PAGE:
34 And the people took their dough before it was leavened, their kneading troughs being bound up in their clothes upon their shoulders.
35 And the children of Israel did according to the word of Moses, and they borrowed from the Egyptians jewels of silver and jewels of gold and raiment.
36 And the Lord gave the people favor in the sight of the Egyptians so that they lent unto them such things as they required. And they despoiled the Egyptians.
Does this story suggest reparations is the way God operates? First, it is interesting to note what is said and not said in this story. The words “borrowed, lent, and things as they required” were used. The Israelites, after all, we’re going on a long voyage and would need resources for the trip. They took what was required to start their new nation, after which God would work with them in a new land. There is no discussion about back wages due to their enslavement. Neither was there any discussion to stay in Egypt to obtain social justice.
Israel was instructed to leave Egypt and everything it stood for. Much of the resources taken from Egypt were worked off even before Israel entered their promised land. This was due to the incident of the Golden Calf at Mt. Sinai, where some of the people went back into the idolatry of Egypt. It took nearly 40 years of wandering in the desert to remove those elements in their society before they could embark to the promised land. This reminds me of a previous point of obtaining the quick wealth of reparations – $14 Trillion in Slavery Reparations – What Would the Future Look Like?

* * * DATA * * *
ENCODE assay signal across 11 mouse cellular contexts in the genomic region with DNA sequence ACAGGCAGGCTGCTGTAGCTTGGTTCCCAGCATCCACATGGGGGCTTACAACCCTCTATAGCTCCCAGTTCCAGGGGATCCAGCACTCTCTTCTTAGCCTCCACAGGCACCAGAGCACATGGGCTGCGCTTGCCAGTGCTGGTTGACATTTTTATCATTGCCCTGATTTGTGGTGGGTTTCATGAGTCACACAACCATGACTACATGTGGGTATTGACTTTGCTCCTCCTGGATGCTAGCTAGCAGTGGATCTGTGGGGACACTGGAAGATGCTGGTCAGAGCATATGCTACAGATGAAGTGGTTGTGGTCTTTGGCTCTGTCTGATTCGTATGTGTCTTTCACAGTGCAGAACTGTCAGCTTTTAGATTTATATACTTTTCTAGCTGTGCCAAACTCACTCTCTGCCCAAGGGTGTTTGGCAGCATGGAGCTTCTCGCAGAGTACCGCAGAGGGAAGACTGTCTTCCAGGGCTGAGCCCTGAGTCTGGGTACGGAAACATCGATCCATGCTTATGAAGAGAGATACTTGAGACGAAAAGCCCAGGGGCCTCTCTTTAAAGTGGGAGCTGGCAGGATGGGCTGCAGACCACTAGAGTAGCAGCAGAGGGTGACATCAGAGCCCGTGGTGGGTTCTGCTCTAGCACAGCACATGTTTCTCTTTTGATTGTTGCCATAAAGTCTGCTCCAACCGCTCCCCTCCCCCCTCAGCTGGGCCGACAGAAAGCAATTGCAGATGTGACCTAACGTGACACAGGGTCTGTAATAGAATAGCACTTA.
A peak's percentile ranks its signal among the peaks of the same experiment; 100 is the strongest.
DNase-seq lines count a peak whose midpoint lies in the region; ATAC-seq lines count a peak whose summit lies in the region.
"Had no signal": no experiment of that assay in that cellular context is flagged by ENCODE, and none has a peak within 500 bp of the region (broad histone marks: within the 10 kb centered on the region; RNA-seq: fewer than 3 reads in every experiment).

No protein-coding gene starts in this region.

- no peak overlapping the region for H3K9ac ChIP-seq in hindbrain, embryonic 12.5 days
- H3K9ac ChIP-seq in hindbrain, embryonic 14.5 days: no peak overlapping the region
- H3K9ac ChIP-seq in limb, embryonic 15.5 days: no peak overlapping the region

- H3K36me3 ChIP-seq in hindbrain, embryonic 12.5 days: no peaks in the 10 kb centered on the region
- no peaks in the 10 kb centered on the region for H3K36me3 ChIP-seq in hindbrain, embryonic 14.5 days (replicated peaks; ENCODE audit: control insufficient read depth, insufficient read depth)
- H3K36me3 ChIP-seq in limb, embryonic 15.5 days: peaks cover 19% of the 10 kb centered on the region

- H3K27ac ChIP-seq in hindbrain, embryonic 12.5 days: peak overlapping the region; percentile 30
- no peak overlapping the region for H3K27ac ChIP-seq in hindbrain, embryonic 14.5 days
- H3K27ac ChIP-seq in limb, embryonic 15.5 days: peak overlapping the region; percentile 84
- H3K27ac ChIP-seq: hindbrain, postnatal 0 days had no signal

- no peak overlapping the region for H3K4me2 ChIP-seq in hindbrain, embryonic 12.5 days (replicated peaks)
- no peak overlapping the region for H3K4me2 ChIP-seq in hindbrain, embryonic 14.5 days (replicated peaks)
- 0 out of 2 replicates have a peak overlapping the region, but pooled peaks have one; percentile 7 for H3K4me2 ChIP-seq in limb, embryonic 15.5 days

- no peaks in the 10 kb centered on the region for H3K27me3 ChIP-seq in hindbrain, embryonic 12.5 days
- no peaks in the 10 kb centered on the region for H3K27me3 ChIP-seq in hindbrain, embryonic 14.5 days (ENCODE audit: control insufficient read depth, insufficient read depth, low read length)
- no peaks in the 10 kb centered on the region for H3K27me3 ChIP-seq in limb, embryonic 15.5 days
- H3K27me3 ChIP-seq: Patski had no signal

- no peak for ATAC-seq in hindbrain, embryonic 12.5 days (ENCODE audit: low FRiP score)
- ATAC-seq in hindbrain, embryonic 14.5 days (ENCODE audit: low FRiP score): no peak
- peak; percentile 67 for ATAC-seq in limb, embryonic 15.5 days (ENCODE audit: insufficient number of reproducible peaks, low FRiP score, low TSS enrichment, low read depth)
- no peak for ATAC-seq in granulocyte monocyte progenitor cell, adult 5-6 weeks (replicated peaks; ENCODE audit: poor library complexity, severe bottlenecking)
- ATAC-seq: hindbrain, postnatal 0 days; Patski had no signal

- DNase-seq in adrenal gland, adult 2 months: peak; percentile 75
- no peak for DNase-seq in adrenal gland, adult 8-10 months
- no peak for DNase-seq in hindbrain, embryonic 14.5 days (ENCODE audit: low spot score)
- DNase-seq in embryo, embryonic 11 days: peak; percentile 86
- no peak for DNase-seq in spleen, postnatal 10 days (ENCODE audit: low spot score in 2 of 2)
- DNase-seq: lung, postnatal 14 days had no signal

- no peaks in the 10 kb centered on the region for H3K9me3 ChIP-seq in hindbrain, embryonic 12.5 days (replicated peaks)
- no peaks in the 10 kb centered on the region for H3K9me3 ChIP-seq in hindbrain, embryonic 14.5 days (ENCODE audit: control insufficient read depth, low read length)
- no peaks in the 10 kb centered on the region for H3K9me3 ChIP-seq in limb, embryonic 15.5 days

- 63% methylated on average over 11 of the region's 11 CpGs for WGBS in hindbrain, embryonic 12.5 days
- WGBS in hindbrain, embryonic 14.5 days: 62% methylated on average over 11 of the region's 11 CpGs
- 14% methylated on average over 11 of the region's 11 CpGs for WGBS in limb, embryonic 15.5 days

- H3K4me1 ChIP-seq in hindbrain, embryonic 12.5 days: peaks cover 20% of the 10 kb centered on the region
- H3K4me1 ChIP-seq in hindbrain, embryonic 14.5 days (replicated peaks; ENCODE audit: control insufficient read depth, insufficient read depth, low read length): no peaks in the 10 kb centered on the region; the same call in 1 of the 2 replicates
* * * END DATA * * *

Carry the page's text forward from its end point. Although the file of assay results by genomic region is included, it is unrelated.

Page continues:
In the Aryeh Bernstein piece, cited before, the author takes considerable time trying to link the liberation of Israel and the spoils of Egypt. Aryeh Bernstein states, “We have seen that the Torah centered the taking of spoils as core to the experience of liberation and that the Rabbinic tradition understood these spoils to be reparations.” The spoiling of Egypt was tangential and tactical to the story at best.